* Speedup scales near linearly with number of boards
* 4-board RC1000 design performs about 12x faster than Xeon server


UNIVERSITY OF

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#198 MAPLD 2004






Total-Solutions Results with MPI

Performance Comparison with Host


2500000
2000000
1500000
1000000
500000
0


8 9 10 11 12
Board Size


13 14 15 16


---On 8 Boards ---Xeon Serer -A-Athlon Serer
RC1000 clock speed @ 30 MHz and Tarari clock speed @ 33MHz
* Communication overheads still remain low, while MPI initialization overheads increase
with number of boards (now 1316 ms for 8 boards)
* Heterogeneous mixture of boards employed to solve the problem coordinating via MPI
* Total of 8 boards (4 RC1000 and 4 Tarari boards) allows up to 16 (4x3 + 4x1) FUs
* 8 boards perform about 21x faster than Xeon server for chess board size of 16

* What appears to be an unfair comparison really shows how the approach scales to
many more FUs per FPGA (on higher density chips)


UNIVERSITY OF
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#198 MAPLD 2004





Conclusions

* Parallel backtracking for solving N-Queens
problem in RC shows promise for performance
a N-Queens is an important benchmark in the HPC community
a RC devices outperform CPUs for N-Queens due to RC's efficient
processing of fine-grained, parallel, bit-manipulation operations
a Previously inefficient methods for CPUs like backtracking can be
improved by reexamining their design
a This approach can be applied to many other applications
a Numerous parallel approaches developed at several levels
* Handel-C lessons learned
a A "C-based" programming model for application mapping provides
a degree of higher-level abstraction, yet still requires programmer
to code from a hardware perspective
a Solutions produced to date show promise for application mapping

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Future Work and Acknowledgements

Compare application mappers with HDL design in terms of mapping efficiency
Develop and use direct communication between FPGAs to avoid MPI overhead
Export approach featured in this talk to variety of algorithms and HPC
benchmarks for performance analysis and optimization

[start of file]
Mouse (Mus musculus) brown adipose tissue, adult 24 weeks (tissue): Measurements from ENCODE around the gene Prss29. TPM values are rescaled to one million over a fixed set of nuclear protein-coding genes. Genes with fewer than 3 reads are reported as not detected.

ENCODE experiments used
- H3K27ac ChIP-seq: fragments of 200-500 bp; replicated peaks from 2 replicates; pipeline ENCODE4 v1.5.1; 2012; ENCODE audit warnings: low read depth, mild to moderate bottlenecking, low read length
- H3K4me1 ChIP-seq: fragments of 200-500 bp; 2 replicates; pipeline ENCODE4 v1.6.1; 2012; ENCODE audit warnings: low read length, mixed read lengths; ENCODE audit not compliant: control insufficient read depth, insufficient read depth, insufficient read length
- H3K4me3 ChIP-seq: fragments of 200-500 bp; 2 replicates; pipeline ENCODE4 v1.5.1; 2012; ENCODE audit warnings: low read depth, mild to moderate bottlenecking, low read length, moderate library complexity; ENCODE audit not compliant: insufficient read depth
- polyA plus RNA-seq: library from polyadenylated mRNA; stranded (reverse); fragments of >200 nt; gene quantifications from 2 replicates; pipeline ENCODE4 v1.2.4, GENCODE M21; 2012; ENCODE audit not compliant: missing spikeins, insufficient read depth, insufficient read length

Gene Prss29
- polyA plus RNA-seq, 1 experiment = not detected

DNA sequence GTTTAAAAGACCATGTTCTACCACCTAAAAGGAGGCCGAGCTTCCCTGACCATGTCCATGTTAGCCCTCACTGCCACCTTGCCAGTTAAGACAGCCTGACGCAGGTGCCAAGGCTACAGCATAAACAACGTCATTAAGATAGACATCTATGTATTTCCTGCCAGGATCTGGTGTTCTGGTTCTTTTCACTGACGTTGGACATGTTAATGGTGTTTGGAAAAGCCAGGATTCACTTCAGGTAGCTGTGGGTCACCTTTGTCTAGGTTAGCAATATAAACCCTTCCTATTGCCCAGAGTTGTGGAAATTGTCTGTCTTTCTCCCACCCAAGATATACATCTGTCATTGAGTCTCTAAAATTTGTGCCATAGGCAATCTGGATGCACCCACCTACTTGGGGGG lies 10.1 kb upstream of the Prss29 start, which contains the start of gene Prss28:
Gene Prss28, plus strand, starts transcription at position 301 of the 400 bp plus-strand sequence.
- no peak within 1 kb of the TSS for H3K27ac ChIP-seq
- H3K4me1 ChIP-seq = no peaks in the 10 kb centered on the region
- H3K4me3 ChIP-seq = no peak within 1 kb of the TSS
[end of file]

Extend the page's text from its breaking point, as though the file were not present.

Develop library of application and middleware kernels for RC-based HPC

We wish to thank the following for their support of this research:
a Department of Defense
a Xilinx
a Celoxica
a Tarari
a Key vendors of our HPC cluster resources (Intel, AMD, Cisco, Nortel)




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References

[1] "Divide and Conquer under Global Constraints: A Solution to the N-Queens Problem", Bruce
Abramson and Mordechai M. Yung
[2] "Different Perspectives Of The N-queens Problem", Cengiz Erbas, Seyed Sarkeshikt, Murat M.
Tanik, Department of Computer Science and Engineering,Southern Methodist University, Dallas
[3] "Algorithms and Complexity", Herbert S. Wilf, University of Pennsylvania, Philadelphia
[4] "Fast search algorithms for N-Queens problem", Rok Sausic, Jum Gu, appeared in IEEE
transactions on Systems, Man, and Cybernetics, Vol 21, 6, pp 1572-76, Nov/Dec 1991
[5] http://www.cit.gu.edu.au/~sosic/nqueens.html
[6] http://bridges.canterbury.ac.nz/features/eight.html
[7] www.math. utah.edu/~alfeld/queens/queens.html
[8] www.jsomers.com/nqueen_demo/nqueens.html
[9] A polynomial time algorithm for N-queens problem
[10] remus.rutgers.edu/~rhoads/Code/code.html
[11] http://www.mactech.com/articles/mactech/Vol.13/13.12/TheEightQueensProblem/index.html
[12] http://www2.ilog.com/preview/Discovery/samples/nqueens/
[13] http://www.infosun.fmi.uni-passau.de/br/lehrstuhl/Kurse/Proseminar_ss01/backtracking_nm.pdf
[14] "From Alife Agents To A Kingdom Of N Queens", Han Jing, Jimimg Liu, Cai Qingsheng
[15] http://www.wi.leidenuniv.nl/~kosters/nqueens.html
[16] http://www.dsitri.de/projects/NQP/